Decision No. 14,479
Appeal of GARY S. GREEN and NANCY B. GREEN, on behalf of ADAM GREEN from action of the Board of Education of the Baldwin Union Free School District regarding transportation.
Decision No. 14,479
(October 25, 2000)
Ingerman Smith, L.L.P., attorneys for respondent, Christopher Venator, Esq., of counsel
MILL, Commissioner.--Petitioners appeal a determination of the Board of Education of the Baldwin Union Free School District ("respondent") denying their son Adam transportation between his child care location and school. The appeal must be dismissed.
During the 1999-2000 school year, respondent transported Adam between Little Lamb Day Care, Inc. and school. On March 13, 2000 petitioners submitted a letter to Michael V. Sheehan, the district’s Director of School Facilities, Operations and Transportation, requesting transportation for Adam between his child care location and school during the 2000-2001 school year. By letter dated May 24, 2000, Dr. Lee Chapman, the district’s Deputy Superintendent for Administration, advised petitioners that the district would no longer provide transportation between school and child care locations.
Mrs. Green made a second request for transportation to and from Adam’s child care location in a letter to Dr. Chapman dated May 26, 2000. She stated that the school district would be providing transportation to the South Shore Y JCC after school program during the 2000-2001 school year. She asserted that under Education Law "3635(1)(e), a district that provides transportation to child care locations must provide it "equally to all children in like circumstances residing in the district." Mrs. Green argued that under this statute, the district was required to transport Adam to his child care location if it transported other students to the South Shore Y JCC. Dr. Chapman subsequently advised petitioners by telephone that the school district was not paying for transportation to the South Shore Y JCC program and therefore had no duty to transport children to other child care locations.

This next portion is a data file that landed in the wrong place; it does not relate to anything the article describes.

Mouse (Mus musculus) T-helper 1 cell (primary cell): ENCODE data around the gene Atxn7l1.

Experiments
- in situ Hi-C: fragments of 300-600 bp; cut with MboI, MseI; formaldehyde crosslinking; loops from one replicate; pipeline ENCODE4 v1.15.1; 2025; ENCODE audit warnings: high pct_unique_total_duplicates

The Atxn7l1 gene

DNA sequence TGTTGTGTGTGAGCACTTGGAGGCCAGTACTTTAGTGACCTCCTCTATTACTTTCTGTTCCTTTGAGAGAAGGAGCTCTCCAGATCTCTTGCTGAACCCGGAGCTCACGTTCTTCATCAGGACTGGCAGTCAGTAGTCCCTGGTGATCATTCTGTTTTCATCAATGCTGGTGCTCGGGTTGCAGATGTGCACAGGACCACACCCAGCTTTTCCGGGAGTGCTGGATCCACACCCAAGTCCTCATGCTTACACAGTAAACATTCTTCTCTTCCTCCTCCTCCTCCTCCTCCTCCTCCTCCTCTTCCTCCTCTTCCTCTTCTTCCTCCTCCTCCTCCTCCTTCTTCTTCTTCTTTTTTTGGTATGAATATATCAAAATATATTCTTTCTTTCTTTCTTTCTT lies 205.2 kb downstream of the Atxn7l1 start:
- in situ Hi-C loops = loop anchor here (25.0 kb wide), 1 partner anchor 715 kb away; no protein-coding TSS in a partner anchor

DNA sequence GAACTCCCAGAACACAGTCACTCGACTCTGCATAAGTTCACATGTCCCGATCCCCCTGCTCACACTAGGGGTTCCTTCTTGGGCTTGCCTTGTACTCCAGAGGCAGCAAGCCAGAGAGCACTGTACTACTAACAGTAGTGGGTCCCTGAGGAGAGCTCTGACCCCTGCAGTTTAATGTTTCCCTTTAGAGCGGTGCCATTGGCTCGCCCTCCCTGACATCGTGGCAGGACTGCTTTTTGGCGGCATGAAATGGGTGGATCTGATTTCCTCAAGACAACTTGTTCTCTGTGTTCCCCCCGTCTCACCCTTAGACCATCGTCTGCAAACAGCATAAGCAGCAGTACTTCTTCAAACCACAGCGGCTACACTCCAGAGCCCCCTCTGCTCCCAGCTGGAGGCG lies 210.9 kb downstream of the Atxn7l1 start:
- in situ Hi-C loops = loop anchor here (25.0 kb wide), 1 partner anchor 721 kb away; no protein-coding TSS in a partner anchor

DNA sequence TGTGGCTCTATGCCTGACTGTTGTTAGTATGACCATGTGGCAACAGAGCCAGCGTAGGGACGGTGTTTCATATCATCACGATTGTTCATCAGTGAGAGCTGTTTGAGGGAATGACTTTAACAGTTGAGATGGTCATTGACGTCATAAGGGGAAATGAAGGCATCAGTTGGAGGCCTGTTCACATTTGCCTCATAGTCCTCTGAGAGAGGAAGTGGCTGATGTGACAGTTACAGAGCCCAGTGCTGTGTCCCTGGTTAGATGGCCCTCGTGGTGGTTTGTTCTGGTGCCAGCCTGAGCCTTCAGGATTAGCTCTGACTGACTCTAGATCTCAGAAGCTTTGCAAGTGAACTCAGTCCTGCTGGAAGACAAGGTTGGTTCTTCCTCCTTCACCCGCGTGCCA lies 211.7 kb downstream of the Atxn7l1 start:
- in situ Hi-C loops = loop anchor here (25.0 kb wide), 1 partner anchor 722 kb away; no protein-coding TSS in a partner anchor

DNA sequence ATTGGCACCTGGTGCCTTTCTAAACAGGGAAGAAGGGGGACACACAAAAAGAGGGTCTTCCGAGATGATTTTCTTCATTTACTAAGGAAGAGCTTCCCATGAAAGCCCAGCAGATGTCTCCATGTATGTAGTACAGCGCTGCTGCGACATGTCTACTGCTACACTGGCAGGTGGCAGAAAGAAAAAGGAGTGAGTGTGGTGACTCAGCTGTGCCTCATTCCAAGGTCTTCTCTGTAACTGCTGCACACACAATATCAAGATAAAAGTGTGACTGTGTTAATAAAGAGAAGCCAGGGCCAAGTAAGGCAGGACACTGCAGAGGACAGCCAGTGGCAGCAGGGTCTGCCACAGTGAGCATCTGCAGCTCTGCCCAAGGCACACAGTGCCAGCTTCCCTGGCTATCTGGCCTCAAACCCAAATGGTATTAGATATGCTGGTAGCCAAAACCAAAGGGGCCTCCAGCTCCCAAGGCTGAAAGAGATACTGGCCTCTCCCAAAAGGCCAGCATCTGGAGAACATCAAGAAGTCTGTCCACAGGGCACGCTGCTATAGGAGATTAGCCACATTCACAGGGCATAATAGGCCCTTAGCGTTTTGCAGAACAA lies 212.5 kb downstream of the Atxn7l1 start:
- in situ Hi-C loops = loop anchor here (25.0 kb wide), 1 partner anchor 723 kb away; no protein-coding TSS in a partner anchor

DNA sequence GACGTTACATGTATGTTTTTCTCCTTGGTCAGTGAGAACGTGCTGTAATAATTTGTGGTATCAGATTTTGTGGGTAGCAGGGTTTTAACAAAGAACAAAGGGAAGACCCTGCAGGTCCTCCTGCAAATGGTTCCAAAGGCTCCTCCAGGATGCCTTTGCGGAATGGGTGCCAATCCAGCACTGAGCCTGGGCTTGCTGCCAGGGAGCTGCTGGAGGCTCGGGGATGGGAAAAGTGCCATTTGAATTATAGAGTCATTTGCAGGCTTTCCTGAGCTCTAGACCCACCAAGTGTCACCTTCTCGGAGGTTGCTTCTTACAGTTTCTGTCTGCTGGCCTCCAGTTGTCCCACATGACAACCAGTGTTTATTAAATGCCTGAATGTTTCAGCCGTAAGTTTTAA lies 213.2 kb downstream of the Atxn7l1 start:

On June 9, 2000, petitioners appealed Dr. Chapman’s decision to respondent. At its July 7, 2000 meeting, respondent voted to deny petitioners’ request for transportation. This appeal ensued. Petitioners’ request for interim relief was denied on August 1, 2000.
Petitioners argue that the school district must transport their son to and from his child care location because it provides transportation for students who attend the South Shore Y JCC after school program. That program is located in two of the district’s school buildings. Petitioners assert that students who attend other schools are transported to the program locations by the same bus company that provides regular transportation to district schools. Petitioners note that brochures produced by the program state that transportation will be provided by the school district and submit the minutes of a 1993 board of education meeting at which transportation for a predecessor program was approved. Petitioners assert that, even if the district is not paying for transportation to the after school program, the bus company is providing it as a result of its contract with the district, and that this triggers the statutory obligation to make transportation equally available to all students in like circumstances. Petitioners also argue that by denying transportation to children who attend child care locations other than the South Shore Y JCC after school program, respondent is discriminating against children with disabilities because the transportation policy limits their access to appropriate after school care.